Yevgeniy Nikulin convicted of 2012 LinkedIn, Dropbox, Formspring hacks
It took a San Francisco jury six hours to decide once they finally got the case that started in March but was interrupted by the pandemic. Yesterday afternoon, they convicted Yevgeniy Nikulin, 32, of hacking LinkedIn, Dropbox, and Formspring in 2012.
Nikulin, who had pleaded not guilty, is scheduled to be sentenced Sept. 29.
The government was represented in this case by Michelle Kane and Katherine Wawrzyniak. Nikulin was represented by Adam Gasner and Valery Nechay.
Nikulin’s attorney has indicated that there will be an appeal. The defense had tried to raise reasonable doubt by questioning why law enforcement had not investigated another individual — an individual that the prosecution claimed was totally unrelated this case. And while the defense counsel tried to convince the jury that this was a weak case based on circumstantial evidence, I wouldn’t be surprised if members of the jury had been convinced on at least one charge by exhibits showing that Nikulin’s account was linked to an IP address that showed up in a victim’s logs on the relevant date as accessing and downloading more than 3 GB of data over a continuous period of 12 hours.
Catalin Cimpanu has a nice summary of the case’s history and issues on ZDNet, while over on CyberScoop, Jeff Stone provides more background on others accused of being associated with Nikulin and more on Nikulin’s mental health.
Here’s the DOJ’s press release on the conviction:
Yevgeniy Nikulin was convicted today by a federal jury for hacking into LinkedIn, DropBox, and the social networking company formerly known as Formspring, announced United States Attorney David L. Anderson and FBI Special Agent in Charge John L. Bennett.
The jury found that Nikulin hacked into computers belonging to LinkedIn, DropBox and Formspring, damaged computers belonging to LinkedIn and Formspring by installing malware on them, stole the usernames and passwords for employees at LinkedIn and Formspring, and sold and conspired with others to sell the data he stole as a result of his hacks.
Evidence at trial showed that Nikulin, 32, of Russia, was located in Moscow when he hacked into a computer belonging to a Bay Area-based LinkedIn employee and installed malicious software on it, allowing Nikulin to control the computer remotely. Nikulin then used that remote computer as a base to steal LinkedIn users’ login information. Evidence at trial showed that Nikulin was behind similar intrusions at DropBox and at Formspring. According to trial testimony, one of the ways that investigators were able to tie Nikulin to all three incidents was by tracing an IP address from one of the hacks back to his location in Moscow. Nikulin was arrested while traveling in the Czech Republic on October 5, 2016, and extradited to the United States to face trial.
The guilty verdict followed 6 days of trial testimony before the Honorable William H. Alsup, U.S. District Court Judge. The trial initially began in March, but proceedings were suspended after just two days in light of the COVID-19 pandemic and ensuing closure of the federal courthouse. When trial resumed on July 7, 2020, the defendant, the attorneys, and Judge Alsup wore masks, and witnesses testified from behind a glass panel to allow for social distancing requirements.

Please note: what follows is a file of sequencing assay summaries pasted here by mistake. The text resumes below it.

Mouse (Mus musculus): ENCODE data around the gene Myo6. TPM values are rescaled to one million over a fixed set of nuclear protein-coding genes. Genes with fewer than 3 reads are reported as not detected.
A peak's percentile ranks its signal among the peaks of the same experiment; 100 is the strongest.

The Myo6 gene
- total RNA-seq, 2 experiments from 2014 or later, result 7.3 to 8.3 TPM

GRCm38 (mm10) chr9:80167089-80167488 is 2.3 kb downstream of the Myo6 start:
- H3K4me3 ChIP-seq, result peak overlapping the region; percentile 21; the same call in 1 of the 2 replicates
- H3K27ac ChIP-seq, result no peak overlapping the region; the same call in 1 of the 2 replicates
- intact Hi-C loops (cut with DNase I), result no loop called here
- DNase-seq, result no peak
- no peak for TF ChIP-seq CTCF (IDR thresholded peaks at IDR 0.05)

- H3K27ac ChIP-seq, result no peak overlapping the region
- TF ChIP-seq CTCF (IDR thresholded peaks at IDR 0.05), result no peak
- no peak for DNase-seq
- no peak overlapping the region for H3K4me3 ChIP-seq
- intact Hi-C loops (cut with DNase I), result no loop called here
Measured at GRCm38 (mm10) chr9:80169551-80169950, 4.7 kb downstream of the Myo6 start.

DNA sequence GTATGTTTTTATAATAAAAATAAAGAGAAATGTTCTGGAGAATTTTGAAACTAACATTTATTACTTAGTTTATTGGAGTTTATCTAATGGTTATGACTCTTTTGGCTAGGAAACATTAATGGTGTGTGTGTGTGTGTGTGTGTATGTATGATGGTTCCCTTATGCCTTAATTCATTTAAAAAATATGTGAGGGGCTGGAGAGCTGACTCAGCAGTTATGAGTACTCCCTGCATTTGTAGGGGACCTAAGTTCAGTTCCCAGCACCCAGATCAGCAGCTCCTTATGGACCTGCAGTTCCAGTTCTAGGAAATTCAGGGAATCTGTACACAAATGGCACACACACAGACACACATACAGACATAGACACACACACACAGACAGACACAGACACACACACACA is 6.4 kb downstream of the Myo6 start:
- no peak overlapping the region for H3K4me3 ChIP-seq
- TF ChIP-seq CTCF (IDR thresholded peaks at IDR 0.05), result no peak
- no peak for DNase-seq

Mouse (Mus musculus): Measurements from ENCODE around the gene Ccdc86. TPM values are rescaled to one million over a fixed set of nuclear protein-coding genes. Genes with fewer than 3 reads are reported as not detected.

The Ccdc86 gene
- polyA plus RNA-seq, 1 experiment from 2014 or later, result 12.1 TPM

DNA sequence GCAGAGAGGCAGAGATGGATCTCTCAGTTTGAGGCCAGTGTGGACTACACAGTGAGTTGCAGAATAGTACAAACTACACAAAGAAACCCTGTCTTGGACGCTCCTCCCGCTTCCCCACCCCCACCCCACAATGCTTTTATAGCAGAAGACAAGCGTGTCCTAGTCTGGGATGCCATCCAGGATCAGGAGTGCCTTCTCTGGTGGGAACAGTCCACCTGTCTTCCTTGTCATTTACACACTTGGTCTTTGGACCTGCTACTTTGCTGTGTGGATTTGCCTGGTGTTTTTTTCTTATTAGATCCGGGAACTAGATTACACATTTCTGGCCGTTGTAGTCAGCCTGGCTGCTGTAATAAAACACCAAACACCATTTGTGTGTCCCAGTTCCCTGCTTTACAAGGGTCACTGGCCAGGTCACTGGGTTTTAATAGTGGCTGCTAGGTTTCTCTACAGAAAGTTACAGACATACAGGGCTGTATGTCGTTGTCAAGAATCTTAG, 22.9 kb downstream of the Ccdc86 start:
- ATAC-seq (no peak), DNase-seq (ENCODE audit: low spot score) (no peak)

“Today’s guilty verdicts are the result of our first federal jury trial in San Francisco since the beginning of shelter in place. I am immensely grateful to Judge Alsup for getting this case to trial. Trial by jury is one of the defining features of the American justice system. We need jury trials to administer justice,” said U.S. Attorney Anderson. “Nikulin’s conviction is a warning to would-be hackers, wherever they may be. Computer hacking is not just a crime, it is a direct threat to the security and privacy of Americans. American law enforcement will respond to that threat regardless of where it originates.”
Nikulin, 32, of Moscow, Russia, was indicted by a federal grand jury on October 20, 2016. He was charged with multiple counts of computer hacking, fraud, and identity theft.
Nikulin has been in custody since his extradition from the Czech Republic.
Nikulin’s sentencing hearing is scheduled for September 29, 2020, before Judge Alsup in San Francisco. The maximum statutory penalty for each count of selling stolen usernames and passwords in violation of 18 U.S.C. § 1029(a)(2) and for each count of installing malware on protected computers in violation of 18 U.S.C. § 1030(a)(5) is 10 years, along with a fine of up to $250,000, plus restitution if appropriate. The maximum statutory penalty for each count of conspiracy in violation of 18 U.S.C. § 371 and computer hacking in violation of 18 U.S.C. § 1030(a)(2)(C) is five years, along with a fine of up to $250,000, plus restitution if appropriate. There is also a mandatory two year sentence for any conviction of aggravated identity theft, in violation of 18 U.S.C. § 1028A(1). However, any sentence will be imposed by the court after consideration of the U.S. Sentencing Guidelines and the federal statute governing the imposition of a sentence, 18 U.S.C. § 3553.
Michelle Kane and Katherine Wawrzyniak are the Assistant U.S. Attorneys who are prosecuting the case with the assistance of Helen Yee, Jessica Rodriguez Gonzalez, and Kim Richardson. The prosecution is the result of a four-year investigation by the Federal Bureau of Investigation, with the assistance of authorities in the Czech Republic and the U.S. Secret Service and the U.S. Department of Justice’s Criminal Division, Office of International Affairs.